• Nigeria will need to increase its value-added tax (VAT) rate to at least 10% by 2022 and 15% by 2025 from 7.5% now to boost revenues after it recovers from a recession, the International Monetary Fund said. In a report, the Fund also said the government must continue to pursue reforms to help overcome the twin shocks of the oil price crash and the COVID-19 pandemic. “The Nigerian economy is at a critical juncture. Policy adjustment and reforms are urgently needed to navigate this crisis and change the long-running lackluster course,” it said. VAT was raised from 5% in February 2020 but disruptions due to the pandemic have delayed full implementation of the increase. The rate remains among the lowest in the world and less than charged by other major oil-exporting nations including Nigeria’s West African neighbours, the IMF said. Africa’s largest economy probably contracted by 3.2% last year, the IMF said in December, after the coronavirus crisis tipped it into its second recession in five years. The Fund has projected growth of 1.5% this year and said on Monday that output was likely to recover to pre-pandemic levels by 2022. Nigeria collects the equivalent of 5.7% of gross domestic product in tax and the government mostly relies for revenue on crude sales. Tumbling oil prices had already hammered the economy, triggering a historic decline in growth and weakening the naira while pushing up the government’s financing needs. The Fund welcomed fiscal, power and oil sector reforms. It said a gradual and multi-step approach to establishing a unified and clear exchange rate would help clear a payment backlog. Nigeria’s central bank adjusted the exchange rate last year, after an official devaluation in March, in an attempt to align multiple quoted currency rates. But the naira has continued to weaken this year. The IMF proposed a monetary policy reset to tackle high inflation. “The central bank’s financing of the fiscal deficit has resulted in large buildup of open market operations bills … which … has increased Nigeria’s susceptibility to capital outflow risks,” its report said.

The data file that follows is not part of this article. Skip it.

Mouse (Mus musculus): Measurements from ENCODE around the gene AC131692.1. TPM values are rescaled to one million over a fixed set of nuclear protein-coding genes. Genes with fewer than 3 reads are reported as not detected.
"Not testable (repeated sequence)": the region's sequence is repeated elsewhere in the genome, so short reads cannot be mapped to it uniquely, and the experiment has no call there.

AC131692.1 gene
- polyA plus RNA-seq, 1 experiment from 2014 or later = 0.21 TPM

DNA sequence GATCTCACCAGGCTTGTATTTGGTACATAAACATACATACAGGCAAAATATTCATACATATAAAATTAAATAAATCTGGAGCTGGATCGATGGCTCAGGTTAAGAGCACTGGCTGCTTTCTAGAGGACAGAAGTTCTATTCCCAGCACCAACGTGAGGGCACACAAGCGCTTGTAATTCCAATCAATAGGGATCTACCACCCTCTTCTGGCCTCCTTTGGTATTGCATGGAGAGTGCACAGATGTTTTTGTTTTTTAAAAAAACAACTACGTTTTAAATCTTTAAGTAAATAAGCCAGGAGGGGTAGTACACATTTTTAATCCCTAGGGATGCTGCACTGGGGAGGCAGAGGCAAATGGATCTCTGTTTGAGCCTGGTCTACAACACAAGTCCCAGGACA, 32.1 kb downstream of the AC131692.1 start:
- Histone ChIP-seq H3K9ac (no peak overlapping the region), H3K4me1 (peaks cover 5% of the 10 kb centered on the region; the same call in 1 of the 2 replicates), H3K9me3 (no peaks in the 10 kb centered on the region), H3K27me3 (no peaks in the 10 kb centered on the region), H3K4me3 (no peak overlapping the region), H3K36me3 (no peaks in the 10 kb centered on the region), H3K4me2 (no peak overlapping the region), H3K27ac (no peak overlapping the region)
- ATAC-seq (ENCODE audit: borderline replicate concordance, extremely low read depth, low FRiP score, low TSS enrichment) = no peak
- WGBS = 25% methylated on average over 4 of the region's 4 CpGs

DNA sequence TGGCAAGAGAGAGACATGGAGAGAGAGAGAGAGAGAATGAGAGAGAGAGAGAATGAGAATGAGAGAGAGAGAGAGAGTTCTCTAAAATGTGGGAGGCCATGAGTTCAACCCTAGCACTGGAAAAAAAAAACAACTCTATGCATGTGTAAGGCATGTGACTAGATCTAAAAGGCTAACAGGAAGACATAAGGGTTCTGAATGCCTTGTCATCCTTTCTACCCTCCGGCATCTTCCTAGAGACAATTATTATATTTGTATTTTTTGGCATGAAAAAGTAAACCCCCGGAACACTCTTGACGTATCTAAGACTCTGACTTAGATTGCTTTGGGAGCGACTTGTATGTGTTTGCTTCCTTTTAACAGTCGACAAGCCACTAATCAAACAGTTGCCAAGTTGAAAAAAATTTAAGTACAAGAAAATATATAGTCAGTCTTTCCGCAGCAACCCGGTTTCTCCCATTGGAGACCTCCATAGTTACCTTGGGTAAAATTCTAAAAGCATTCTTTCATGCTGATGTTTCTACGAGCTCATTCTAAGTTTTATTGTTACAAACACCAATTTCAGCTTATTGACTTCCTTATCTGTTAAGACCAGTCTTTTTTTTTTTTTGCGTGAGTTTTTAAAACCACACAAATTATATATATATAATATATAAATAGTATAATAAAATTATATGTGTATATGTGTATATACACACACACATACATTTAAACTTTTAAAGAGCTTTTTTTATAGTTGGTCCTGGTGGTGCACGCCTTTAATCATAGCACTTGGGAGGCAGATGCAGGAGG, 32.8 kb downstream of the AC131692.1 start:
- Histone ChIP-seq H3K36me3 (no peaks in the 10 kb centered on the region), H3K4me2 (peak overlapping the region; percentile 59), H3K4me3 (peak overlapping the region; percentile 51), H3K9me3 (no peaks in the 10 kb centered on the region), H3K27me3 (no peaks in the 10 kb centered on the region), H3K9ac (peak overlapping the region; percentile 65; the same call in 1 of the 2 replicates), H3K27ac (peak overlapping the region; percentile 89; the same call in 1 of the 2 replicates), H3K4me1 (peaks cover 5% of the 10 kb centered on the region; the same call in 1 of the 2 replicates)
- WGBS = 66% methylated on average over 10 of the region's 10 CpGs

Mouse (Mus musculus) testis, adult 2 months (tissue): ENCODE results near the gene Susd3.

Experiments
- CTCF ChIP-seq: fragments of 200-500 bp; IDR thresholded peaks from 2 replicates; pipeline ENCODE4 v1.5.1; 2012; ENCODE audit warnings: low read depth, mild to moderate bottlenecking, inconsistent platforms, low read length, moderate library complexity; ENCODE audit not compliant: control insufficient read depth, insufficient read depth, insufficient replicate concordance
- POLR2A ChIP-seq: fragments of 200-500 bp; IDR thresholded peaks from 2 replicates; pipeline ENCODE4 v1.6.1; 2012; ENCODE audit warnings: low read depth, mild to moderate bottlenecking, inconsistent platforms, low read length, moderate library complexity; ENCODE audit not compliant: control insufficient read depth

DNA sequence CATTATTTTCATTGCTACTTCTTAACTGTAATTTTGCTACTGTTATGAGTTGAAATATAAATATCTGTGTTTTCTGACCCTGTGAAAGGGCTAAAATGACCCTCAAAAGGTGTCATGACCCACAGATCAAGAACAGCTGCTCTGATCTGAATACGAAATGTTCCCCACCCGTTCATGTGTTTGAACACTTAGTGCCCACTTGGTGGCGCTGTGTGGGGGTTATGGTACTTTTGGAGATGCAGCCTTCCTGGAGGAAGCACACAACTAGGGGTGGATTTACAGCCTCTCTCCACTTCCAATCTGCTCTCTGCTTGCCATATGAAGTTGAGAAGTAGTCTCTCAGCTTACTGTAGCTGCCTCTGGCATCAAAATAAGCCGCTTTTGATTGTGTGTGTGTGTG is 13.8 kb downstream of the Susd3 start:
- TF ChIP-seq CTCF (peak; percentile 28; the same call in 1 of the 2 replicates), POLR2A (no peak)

• One of the two youth members of a Lagos state panel investigating police brutality and the deadly shooting of protesters resigned. Rinu Oduala, 22, cited “undue intimidation of peaceful protesters” and the panel’s recent vote to reopen Lekki Toll Gate, where the Oct. 20 shootings took place, before the panel concluded its investigation. Rights group Amnesty International and witnesses have said soldiers opened fire on protesters, killing at least 12 people at a toll gate in the city’s affluent Lekki district and another area. The military has denied shooting live rounds and the police have denied involvement.“I will be stepping down from the Lagos Judicial Panel as it is now obvious that the government is only out to use us for performative actions,” she said on Twitter. A Lagos state government spokesman did not immediately respond to a request for comment. Reuters could not reach the panel for comment. It was not immediately clear whether the panel, which convened on Oct. 26, promising neutrality and justice, could move forward without both youth members. Oduala laid out her position in a series of tweets on Friday.